FTC Reinstates Notice and Approval Requirements in All Merger Settlement Agreements

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Prior to 1995, the Federal Trade Commission (“FTC”) required parties to a Commission Order entered in a merger case to obtain the FTC’s prior approval for any future transaction in similar markets above a de minimis threshold. This frequently included the requirement to provide prior notice of transactions that fell below the reporting thresholds of the Hart-Scott-Rodino Antitrust Improvements Act (“HSR”).

In 1995, pursuant to its Policy Statement on Prior Approval and Prior Notice Provisions (“Policy Statement”), the FTC ended its blanket practice of requiring prior notice and approval in merger cases.  At that time, the FTC concluded that the HSR process provided an effective means of investigation, challenging most anticompetitive transactions before they occurred, and that implementation of this new Policy Statement would act as a guardrail against questionable exercises of enforcement discretion.  In addition, the FTC concluded that in circumstances where a credible concern that parties to an unlawful merger might attempt the same or similar transaction, or engage in an otherwise unreportable anticompetitive merger, a more narrow prior approval provision would be appropriate.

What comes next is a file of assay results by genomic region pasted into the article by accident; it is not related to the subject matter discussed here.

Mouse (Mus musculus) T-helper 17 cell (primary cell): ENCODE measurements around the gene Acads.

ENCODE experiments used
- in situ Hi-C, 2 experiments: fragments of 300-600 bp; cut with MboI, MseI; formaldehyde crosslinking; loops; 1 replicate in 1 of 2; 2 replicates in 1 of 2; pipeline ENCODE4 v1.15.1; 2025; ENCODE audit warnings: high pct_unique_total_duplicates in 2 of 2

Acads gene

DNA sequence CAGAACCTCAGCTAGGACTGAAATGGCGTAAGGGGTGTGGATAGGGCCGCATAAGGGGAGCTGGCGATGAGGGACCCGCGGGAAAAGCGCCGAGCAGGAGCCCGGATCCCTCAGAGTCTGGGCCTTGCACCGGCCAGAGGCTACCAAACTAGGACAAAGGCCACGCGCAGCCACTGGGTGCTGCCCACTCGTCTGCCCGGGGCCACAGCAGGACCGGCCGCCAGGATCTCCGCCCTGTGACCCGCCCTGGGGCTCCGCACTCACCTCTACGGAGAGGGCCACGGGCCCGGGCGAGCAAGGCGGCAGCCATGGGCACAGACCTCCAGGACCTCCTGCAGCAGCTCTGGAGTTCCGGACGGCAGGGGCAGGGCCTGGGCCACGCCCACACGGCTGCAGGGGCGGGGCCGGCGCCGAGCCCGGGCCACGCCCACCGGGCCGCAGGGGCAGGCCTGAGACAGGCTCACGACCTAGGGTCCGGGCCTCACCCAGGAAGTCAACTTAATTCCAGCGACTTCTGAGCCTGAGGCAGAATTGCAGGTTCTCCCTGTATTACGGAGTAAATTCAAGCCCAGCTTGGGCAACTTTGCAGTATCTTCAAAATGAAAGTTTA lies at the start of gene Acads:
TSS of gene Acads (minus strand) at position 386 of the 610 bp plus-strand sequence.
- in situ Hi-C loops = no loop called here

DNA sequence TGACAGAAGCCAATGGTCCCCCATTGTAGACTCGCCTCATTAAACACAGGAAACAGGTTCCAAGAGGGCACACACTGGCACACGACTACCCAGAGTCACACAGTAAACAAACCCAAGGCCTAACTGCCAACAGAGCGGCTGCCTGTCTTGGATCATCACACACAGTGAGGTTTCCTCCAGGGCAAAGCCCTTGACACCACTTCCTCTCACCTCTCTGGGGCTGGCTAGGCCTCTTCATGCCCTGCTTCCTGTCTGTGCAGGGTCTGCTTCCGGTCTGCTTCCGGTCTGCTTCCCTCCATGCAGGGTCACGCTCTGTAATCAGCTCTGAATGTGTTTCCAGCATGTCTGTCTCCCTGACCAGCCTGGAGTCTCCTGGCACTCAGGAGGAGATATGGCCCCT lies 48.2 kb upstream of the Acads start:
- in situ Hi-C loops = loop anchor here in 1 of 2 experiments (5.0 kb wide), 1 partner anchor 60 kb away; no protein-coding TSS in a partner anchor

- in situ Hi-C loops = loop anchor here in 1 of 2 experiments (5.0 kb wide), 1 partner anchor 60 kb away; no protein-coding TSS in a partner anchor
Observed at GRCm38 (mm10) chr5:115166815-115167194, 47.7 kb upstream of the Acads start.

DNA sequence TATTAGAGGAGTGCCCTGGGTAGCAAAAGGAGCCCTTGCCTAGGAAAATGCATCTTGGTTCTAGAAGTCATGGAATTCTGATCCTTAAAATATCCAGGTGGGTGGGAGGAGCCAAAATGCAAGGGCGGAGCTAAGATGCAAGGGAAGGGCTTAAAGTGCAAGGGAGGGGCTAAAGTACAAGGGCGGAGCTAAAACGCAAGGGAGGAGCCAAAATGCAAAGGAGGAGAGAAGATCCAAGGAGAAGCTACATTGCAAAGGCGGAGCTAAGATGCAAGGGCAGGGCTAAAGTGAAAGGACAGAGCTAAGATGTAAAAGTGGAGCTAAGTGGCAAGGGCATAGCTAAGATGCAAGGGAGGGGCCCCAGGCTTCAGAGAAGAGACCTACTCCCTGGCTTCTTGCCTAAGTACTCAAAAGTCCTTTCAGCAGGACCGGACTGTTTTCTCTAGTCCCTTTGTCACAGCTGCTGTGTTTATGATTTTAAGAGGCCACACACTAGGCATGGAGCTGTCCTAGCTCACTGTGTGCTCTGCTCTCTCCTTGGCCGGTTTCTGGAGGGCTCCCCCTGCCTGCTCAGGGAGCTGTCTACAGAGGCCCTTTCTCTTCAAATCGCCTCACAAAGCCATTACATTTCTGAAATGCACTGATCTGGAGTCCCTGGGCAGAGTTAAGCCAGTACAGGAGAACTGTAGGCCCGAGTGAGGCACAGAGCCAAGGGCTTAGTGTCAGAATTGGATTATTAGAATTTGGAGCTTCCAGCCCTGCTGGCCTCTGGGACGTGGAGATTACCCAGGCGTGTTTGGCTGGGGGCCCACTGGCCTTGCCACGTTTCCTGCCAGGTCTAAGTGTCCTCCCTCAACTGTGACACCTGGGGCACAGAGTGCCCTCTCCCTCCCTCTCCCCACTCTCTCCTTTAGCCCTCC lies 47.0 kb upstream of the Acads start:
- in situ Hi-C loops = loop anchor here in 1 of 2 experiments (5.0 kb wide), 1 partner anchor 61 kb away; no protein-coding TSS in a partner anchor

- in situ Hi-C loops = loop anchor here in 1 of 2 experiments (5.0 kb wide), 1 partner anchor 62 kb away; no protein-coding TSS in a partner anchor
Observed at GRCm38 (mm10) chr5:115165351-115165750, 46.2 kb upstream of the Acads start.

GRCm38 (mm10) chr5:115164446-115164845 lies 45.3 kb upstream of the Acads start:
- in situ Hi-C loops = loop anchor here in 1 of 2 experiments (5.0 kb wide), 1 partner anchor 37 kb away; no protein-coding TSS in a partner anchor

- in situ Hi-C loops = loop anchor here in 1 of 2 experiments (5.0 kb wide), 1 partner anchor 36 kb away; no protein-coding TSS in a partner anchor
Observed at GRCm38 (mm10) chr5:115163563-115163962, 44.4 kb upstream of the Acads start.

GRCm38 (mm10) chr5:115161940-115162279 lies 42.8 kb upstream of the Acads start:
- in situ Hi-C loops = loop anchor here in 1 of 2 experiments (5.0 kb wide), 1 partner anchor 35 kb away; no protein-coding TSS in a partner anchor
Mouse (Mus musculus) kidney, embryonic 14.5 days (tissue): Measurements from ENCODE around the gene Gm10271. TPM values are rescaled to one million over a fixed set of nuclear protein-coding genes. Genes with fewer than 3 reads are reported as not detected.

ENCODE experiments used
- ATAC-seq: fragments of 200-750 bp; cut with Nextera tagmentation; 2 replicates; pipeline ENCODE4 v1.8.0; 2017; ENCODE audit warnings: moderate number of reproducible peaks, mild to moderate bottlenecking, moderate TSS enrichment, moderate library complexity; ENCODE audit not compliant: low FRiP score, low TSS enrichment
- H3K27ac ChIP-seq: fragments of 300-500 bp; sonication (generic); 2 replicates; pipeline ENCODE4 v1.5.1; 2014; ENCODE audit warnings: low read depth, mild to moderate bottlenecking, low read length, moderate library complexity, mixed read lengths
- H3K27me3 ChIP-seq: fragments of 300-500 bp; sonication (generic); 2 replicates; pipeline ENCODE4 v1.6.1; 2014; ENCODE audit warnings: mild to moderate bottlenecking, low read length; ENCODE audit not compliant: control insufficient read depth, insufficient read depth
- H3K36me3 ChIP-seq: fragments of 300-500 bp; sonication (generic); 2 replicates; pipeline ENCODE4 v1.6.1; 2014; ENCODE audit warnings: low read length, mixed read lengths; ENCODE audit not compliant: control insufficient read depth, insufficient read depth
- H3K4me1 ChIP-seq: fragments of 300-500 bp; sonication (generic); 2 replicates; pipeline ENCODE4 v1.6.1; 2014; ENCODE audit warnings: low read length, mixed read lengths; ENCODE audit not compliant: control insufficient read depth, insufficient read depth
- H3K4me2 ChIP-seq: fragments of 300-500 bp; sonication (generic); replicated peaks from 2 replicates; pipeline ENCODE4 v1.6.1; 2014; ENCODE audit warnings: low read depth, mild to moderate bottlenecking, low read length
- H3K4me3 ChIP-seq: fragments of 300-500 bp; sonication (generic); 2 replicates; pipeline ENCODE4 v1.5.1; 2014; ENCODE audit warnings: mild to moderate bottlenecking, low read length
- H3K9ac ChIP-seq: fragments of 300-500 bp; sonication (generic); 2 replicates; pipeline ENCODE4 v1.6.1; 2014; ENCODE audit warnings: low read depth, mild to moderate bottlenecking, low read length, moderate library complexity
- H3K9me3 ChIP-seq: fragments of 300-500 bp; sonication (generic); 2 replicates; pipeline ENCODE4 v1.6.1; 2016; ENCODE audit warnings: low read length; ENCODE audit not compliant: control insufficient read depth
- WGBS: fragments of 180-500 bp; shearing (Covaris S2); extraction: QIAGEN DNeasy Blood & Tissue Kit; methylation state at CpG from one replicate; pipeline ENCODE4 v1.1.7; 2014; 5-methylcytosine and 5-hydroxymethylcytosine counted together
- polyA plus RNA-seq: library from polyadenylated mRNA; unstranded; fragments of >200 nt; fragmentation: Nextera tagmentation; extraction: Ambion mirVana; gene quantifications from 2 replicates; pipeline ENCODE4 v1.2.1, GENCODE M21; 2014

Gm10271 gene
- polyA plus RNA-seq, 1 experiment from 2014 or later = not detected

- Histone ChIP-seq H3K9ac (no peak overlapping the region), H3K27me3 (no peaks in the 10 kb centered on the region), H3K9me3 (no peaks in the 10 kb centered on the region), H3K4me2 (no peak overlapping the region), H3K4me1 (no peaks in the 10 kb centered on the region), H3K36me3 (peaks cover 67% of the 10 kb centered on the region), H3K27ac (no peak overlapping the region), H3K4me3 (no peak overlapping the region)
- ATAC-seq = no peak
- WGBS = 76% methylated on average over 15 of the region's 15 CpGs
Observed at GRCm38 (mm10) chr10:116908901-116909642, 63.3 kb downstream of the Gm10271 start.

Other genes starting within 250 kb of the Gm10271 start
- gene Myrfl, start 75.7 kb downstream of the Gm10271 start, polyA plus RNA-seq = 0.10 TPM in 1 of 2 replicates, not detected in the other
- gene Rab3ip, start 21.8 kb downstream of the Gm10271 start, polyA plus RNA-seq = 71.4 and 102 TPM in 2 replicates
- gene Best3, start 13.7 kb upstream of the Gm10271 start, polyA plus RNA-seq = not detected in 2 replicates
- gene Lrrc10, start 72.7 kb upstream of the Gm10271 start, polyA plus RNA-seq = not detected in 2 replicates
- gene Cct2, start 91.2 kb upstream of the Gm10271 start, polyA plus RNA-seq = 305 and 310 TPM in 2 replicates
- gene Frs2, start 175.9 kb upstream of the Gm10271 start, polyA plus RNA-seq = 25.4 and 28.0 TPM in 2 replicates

Recently, however, claiming that the FTC is too understaffed and burdened to rely on HSR alone, the Commission voted 3-2 to rescind the 1995 Policy Statement, and revert back to the pre-1995 requirement that all merger-related settlement agreements include notice and prior approval provisions.  This reversion back to the pre-1995 policies may increase merger costs, potentially deter the entry of pro-competitive transactions, and possibly inject more uncertainty into the merger enforcement process.  It also provides another example of the FTC’s apparent shift from enforcer to regulator.

[View source.]

DISCLAIMER: Because of the generality of this update, the information provided herein may not be applicable in all situations and should not be acted upon without specific legal advice based on particular situations.

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